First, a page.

A few dozen College of Charleston students came ready with questions to a meeting organized Thursday night to discuss proposed state legislation that would merge the College with the Medical University of South Carolina by 2016.

Faculty at both schools, students at MUSC and the MUSC Board of Trustees have come out strongly opposed to the "Charleston University Act" since it was introduced in the General Assembly earlier this month.

But College of Charleston students have not officially made their position known. Early results from an online student poll at the College have not been released either.

On Thursday, a few College of Charleston students spoke out passionately against the bill, but most had only questions: Who would pay for a merger? What would happen to financial aid? How could they contact their state legislators? What happens to the liberal arts curriculum? Why does the College's name have to change?

The version of the bill introduced in the S.C. House of Representatives has proposed changing the College of Charleston's name to the Charleston University George Street Campus. MUSC would become the Charleston University Medical Campus and the Hospital Authority.

"The name thing - like right out of the gate - that was like 'Boom!,' a wrench in the machine. Everyone hated that," said Kevin Phillips, a senior communications major at the College. "You could fix the name. That's such a little thing. We could fix that, it's no big deal."

Mainly, Phillips said, students are just confused about the proposal and aren't very proactive about finding out what a merger of the schools would entail.

"It's a lot of just not understanding, a lot of questions," he said. "That's why I think tonight was so good."

Jeff Schilz, a College of Charleston Board of Trustees member who attended the meeting, apologized to the students. He said the administration and the board have not done a great job communicating with them about the proposal.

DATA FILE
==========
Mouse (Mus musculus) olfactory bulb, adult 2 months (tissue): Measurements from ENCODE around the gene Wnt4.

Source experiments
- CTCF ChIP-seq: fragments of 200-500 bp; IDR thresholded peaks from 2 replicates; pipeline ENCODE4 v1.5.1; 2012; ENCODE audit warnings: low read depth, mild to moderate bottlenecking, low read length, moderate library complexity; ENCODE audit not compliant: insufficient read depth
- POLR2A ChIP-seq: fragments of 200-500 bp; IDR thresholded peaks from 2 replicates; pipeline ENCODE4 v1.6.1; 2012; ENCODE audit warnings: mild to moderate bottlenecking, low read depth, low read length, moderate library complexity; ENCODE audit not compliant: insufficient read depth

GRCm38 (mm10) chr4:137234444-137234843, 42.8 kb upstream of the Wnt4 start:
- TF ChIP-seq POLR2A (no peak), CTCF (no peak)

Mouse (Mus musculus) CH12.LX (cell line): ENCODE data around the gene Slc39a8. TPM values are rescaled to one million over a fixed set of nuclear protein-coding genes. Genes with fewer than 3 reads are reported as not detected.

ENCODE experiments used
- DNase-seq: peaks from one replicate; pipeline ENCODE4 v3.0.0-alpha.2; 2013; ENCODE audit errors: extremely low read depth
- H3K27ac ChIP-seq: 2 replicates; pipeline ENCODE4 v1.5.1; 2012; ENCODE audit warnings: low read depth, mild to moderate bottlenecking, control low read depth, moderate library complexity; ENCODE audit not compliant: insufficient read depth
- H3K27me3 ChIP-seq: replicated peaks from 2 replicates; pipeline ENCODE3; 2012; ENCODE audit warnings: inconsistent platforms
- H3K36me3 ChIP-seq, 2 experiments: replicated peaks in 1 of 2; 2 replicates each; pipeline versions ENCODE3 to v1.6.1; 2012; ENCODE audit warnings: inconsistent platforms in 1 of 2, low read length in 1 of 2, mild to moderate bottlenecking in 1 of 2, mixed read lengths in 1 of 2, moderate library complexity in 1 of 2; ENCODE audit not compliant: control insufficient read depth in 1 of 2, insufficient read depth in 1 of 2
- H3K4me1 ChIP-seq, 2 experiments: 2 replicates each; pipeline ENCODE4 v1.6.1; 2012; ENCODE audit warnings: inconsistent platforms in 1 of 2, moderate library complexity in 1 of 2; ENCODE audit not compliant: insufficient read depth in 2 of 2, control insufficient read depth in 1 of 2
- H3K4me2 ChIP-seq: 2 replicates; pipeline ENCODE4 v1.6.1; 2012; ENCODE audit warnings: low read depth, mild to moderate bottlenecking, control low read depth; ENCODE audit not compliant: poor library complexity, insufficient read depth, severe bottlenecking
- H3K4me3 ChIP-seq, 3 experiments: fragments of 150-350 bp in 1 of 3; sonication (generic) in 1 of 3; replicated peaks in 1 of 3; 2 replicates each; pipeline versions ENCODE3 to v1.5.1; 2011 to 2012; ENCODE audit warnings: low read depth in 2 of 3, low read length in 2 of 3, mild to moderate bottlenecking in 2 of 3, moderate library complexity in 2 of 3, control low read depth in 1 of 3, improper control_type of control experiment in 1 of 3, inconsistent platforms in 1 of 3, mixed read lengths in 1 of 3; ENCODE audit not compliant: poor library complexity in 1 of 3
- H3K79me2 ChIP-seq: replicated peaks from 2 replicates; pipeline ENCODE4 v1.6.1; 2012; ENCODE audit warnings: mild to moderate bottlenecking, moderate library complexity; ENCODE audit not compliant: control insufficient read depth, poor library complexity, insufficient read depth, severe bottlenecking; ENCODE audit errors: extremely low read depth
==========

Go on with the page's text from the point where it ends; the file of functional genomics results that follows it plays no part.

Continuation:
"I don't think y'all have a broad perspective about why this is an idea worth pursuing," Schilz said. "What do we want the College of Charleston to be? Not just now, not just five years from now, but 50 years from now? And how do we get there?"

President George Benson, who did not attend the meeting Thursday, publicly supports a merger. The College of Charleston Board of Trustees has not met to discuss the issue since the bill was filed on Feb. 6.

Jordan Hensley, student body president at the College, said she would report her classmates' feedback to the legislators.

"I urge everyone to call, to write, to speak to us," she said.

Schilz also encouraged students at the meeting to channel their position in a productive way.

"I understand the passion. I understand the angst," he said. "It's better to be part of the process, to have a seat at the table, than to just stonewall, which is what has happened a few blocks away."

The MUSC Faculty Senate, Board of Trustees and Student Government Association have each passed resolutions in the past two weeks opposing the legislation.

"Charleston is growing, that's where I'm coming from," Phillips said after the meeting. "Everything else is growing. They're expanding the airport, they're expanding the ports, they're expanding everything. And this school - I think, the bedrock of any good community is education - and we just kind of have to grow with that."

Reach Lauren Sausser at 937-5598.